staminode


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Related to staminode: epipetalous

stam·i·node

 (stā′mə-nōd′, stăm′ə-) also stam·i·no·di·um (stā′mə-nō′dē-əm, stăm′ə-)
n. pl. stam·i·nodes also stam·i·no·di·a (-nō′dē-ə)
A sterile stamen, sometimes resembling a petal, as in the flower of a canna.

[New Latin stāminōdium, from Latin stāmen, stāmin-, thread; see stamen.]

staminode

(ˈstæmɪˌnəʊd) or

staminodium

n, pl -nodes or -nodia (-ˈnəʊdɪə)
(Botany) a stamen that produces no pollen
[C19: from stamen + -ode1]
References in periodicals archive ?
The interaction between pollinator size and the bristle staminode of Penstemon digitalis (Scrophulariaceae).
However, the reproductive organs (stamen and pistil) are isolated in the flower by two morphological barriers: the staminode crown, which isolates the stigmatic arms, and the petals (cogule) involving the anthers.
Commonly the odd stamen is more or less reduced to a staminode or even lacking.
Pollination by deceit in Paphiopedilum barbigerum (Orchidaceae): a staminode exploits the innate colour preferences of hoverflies (Syrphidae).
Androecium of 4 stamens, didynamous, filaments 30-32 mm long, adnate to the corolla tube for 15-17 mm, white, glabrous, coiling after anthesis; staminode absent; anthers sagittate, 5-6 x 2-3 mm, coherent by the lateral walls, dehiscence by basal pores that develop into longitudinal slits.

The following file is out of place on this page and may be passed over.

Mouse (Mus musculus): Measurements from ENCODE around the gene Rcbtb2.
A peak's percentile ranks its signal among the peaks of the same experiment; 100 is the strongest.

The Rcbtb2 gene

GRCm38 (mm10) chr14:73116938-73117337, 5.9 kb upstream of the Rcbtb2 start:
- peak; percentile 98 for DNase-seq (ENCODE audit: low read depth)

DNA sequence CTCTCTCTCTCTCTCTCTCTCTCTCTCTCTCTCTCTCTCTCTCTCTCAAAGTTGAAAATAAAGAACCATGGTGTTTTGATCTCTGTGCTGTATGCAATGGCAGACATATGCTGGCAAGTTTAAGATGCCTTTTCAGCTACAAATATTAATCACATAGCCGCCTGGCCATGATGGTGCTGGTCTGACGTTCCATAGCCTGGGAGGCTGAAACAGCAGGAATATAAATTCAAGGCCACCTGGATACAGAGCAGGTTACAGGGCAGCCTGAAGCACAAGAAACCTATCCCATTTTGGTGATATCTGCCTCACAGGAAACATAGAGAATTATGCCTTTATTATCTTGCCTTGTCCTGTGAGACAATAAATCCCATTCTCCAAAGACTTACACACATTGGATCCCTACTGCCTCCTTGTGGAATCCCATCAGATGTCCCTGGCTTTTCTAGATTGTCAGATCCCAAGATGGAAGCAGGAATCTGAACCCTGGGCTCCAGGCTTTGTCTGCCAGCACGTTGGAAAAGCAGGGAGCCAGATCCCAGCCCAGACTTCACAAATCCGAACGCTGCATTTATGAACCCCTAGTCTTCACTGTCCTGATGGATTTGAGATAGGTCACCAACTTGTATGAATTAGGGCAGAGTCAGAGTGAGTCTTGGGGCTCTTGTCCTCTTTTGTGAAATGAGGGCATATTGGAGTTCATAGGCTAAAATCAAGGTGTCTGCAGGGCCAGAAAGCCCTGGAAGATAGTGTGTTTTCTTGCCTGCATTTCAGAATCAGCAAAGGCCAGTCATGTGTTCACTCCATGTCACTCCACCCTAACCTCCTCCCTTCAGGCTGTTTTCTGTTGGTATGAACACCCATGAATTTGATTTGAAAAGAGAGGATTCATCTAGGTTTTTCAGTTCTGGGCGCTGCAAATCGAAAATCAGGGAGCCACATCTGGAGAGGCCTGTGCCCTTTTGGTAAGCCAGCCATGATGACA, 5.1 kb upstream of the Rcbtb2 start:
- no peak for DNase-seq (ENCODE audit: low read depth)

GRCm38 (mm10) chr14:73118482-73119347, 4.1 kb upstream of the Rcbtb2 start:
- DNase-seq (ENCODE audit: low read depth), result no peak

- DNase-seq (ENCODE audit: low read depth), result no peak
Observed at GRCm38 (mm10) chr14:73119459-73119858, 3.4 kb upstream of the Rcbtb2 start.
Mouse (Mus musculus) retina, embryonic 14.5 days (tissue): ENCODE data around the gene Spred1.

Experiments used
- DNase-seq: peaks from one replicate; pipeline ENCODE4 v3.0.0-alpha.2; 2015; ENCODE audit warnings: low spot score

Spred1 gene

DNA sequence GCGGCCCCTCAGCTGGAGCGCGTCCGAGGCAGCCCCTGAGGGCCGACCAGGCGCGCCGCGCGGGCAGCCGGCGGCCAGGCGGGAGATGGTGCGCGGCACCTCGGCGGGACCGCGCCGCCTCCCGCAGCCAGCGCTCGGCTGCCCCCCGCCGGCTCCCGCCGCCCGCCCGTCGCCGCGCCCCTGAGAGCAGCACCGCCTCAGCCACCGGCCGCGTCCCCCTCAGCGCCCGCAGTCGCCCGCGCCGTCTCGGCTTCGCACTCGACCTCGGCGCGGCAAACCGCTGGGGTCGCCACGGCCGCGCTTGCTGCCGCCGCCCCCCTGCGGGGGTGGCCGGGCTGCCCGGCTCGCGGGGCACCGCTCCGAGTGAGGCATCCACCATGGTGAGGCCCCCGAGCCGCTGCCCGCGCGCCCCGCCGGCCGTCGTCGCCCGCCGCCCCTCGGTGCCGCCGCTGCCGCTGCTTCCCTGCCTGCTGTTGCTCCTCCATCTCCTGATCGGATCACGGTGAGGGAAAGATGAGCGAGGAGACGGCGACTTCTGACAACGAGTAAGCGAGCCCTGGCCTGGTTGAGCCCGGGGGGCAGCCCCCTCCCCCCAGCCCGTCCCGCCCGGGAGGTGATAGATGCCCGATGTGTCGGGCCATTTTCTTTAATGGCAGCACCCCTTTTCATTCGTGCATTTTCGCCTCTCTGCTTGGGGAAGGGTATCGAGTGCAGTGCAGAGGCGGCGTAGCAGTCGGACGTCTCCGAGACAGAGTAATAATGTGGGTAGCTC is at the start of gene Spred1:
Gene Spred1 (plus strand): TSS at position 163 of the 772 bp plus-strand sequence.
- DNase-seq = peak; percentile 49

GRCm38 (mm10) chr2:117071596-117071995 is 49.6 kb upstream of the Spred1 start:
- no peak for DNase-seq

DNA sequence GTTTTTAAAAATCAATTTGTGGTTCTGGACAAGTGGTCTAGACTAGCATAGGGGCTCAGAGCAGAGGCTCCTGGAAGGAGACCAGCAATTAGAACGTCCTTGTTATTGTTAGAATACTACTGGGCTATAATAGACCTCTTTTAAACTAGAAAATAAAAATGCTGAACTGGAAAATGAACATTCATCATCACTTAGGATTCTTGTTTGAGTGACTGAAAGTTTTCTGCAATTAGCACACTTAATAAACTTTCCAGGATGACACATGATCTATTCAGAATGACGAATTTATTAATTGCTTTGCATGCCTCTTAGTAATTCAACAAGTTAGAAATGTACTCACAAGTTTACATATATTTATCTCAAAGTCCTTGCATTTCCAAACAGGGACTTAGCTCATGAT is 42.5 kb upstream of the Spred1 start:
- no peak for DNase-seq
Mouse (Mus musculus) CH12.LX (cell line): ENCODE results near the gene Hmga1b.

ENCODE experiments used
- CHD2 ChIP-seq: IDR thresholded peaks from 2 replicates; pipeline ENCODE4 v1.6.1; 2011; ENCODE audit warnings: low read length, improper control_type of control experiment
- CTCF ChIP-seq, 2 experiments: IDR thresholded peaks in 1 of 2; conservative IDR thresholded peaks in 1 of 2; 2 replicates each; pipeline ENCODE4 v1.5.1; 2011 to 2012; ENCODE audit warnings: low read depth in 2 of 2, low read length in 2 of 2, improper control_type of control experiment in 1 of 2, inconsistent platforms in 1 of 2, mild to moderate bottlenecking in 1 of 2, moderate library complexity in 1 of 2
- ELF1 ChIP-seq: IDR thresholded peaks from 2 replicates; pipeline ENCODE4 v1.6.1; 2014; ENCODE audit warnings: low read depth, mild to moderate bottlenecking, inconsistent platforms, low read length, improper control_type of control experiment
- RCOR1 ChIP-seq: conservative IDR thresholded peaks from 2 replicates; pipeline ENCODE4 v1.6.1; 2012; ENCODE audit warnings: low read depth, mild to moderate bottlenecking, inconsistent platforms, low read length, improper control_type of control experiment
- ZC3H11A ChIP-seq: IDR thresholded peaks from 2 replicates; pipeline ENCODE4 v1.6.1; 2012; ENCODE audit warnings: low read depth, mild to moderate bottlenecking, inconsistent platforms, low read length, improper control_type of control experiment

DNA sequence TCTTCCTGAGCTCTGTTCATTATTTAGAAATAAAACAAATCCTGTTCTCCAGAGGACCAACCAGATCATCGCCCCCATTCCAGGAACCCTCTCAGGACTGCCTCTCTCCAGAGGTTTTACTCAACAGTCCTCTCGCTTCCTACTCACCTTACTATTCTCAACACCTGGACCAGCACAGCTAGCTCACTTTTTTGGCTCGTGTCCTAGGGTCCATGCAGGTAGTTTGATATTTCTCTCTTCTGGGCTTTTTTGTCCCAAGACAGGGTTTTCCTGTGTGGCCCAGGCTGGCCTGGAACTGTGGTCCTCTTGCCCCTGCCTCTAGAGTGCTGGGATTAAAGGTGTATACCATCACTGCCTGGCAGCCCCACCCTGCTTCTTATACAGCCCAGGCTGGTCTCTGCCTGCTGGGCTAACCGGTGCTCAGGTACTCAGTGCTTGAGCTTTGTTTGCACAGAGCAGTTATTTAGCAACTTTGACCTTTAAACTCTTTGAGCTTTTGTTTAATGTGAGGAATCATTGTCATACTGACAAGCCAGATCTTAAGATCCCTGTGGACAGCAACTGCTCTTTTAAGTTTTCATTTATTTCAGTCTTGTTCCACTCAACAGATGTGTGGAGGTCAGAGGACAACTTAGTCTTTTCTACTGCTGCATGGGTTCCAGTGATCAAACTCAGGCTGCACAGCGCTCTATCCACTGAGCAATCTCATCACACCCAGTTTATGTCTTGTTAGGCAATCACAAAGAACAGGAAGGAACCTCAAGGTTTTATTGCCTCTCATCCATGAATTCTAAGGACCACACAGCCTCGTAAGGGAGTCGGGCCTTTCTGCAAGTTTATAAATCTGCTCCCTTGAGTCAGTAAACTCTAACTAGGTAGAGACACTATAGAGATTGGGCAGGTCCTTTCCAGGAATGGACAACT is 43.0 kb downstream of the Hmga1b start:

Torchio (1974) described how females of a pollen-wasp butt the staminode to reach the nectaries, thereby rasping their punctate thoracic dorsa against the dentate anthers.
In Heliconia, a single stamen develops as an infertile, often callose, staminode (Kirchoff et al.
5 mm in diameter, smooth, lepidote; placentation central, ovules white, narrowly cylindrical, 10-11 per locule, filament of staminode narrowly triangular, 3.
For identification and description of the different species we used the morphological characters of growth habit, leaf-size, flower-size, petal-size, nectar scale and staminode size and shape, and also the density of setae and trichomes (scabrid and glochidiate).
For Watson and Dallwitz (1992-), a staminode is a sterile stamen, or a modified structure identifiable as such, borne in the androecial region of the flower.
The adaxial and abaxial stamen pairs show various degrees of asymmetry; either pair can be missing entirely or develop only as staminodes, or there may be a fifth stamen or staminode present in the adaxial median position.